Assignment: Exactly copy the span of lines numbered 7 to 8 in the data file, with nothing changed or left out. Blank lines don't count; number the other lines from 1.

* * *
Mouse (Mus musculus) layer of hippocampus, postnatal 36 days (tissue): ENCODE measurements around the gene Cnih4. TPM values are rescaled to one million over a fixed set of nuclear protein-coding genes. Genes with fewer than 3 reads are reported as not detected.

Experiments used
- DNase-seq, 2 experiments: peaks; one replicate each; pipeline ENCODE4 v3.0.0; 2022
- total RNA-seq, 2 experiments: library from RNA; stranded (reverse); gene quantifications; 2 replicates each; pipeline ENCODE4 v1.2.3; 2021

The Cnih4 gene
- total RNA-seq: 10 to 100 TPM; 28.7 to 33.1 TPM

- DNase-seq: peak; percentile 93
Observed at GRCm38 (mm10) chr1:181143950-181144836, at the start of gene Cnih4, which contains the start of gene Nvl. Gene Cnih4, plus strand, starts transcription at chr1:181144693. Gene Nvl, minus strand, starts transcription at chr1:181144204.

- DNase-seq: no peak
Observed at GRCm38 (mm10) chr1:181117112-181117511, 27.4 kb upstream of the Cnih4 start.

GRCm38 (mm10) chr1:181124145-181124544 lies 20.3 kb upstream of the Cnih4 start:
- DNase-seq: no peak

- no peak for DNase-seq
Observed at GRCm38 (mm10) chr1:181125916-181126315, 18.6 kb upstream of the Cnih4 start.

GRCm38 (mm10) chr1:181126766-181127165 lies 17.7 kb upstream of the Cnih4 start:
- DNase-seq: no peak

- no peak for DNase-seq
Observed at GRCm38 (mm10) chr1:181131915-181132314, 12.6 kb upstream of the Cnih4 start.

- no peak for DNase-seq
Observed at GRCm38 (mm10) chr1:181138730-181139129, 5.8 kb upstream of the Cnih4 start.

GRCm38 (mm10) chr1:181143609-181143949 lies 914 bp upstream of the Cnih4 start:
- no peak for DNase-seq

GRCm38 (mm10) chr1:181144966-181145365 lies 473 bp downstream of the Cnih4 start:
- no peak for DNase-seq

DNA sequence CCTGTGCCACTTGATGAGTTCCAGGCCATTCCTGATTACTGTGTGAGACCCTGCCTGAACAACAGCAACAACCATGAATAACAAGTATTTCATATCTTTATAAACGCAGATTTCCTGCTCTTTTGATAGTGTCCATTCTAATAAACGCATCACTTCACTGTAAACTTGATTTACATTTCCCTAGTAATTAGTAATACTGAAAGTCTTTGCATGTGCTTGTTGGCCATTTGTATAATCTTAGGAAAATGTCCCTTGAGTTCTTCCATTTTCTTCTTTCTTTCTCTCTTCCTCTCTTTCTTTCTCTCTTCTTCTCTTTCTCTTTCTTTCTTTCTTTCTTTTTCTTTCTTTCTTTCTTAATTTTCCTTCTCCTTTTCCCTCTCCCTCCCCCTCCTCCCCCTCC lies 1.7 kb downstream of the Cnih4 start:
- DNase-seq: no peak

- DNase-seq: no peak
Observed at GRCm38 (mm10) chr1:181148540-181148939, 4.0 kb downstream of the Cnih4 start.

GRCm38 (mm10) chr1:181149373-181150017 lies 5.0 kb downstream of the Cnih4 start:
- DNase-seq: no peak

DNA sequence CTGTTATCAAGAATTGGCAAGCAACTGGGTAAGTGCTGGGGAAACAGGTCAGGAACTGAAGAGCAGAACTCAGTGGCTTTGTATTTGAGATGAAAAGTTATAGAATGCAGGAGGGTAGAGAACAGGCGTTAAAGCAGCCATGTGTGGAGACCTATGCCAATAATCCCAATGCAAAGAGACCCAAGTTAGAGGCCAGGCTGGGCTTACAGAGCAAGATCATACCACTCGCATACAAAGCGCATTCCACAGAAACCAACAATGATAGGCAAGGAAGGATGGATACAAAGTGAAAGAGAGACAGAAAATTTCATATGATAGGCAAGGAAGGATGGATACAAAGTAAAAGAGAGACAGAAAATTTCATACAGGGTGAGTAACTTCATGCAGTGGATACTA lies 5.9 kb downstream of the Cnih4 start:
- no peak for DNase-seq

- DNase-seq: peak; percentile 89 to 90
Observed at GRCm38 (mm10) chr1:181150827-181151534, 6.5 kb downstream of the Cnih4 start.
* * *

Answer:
- DNase-seq: peak; percentile 93
Observed at GRCm38 (mm10) chr1:181143950-181144836, at the start of gene Cnih4, which contains the start of gene Nvl. Gene Cnih4, plus strand, starts transcription at chr1:181144693. Gene Nvl, minus strand, starts transcription at chr1:181144204.